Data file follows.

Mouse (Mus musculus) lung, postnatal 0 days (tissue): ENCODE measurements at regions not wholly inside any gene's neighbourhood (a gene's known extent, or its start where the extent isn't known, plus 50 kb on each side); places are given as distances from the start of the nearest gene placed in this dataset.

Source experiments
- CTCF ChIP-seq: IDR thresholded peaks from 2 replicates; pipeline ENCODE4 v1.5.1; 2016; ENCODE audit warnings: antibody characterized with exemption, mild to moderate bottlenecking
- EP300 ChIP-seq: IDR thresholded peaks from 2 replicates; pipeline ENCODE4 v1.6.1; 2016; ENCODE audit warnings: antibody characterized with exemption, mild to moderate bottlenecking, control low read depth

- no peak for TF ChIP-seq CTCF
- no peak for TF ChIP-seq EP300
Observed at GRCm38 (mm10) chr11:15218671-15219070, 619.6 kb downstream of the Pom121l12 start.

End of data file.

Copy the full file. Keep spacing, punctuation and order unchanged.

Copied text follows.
Mouse (Mus musculus) lung, postnatal 0 days (tissue): ENCODE measurements at regions not wholly inside any gene's neighbourhood (a gene's known extent, or its start where the extent isn't known, plus 50 kb on each side); places are given as distances from the start of the nearest gene placed in this dataset.

Source experiments
- CTCF ChIP-seq: IDR thresholded peaks from 2 replicates; pipeline ENCODE4 v1.5.1; 2016; ENCODE audit warnings: antibody characterized with exemption, mild to moderate bottlenecking
- EP300 ChIP-seq: IDR thresholded peaks from 2 replicates; pipeline ENCODE4 v1.6.1; 2016; ENCODE audit warnings: antibody characterized with exemption, mild to moderate bottlenecking, control low read depth

- no peak for TF ChIP-seq CTCF
- no peak for TF ChIP-seq EP300
Observed at GRCm38 (mm10) chr11:15218671-15219070, 619.6 kb downstream of the Pom121l12 start.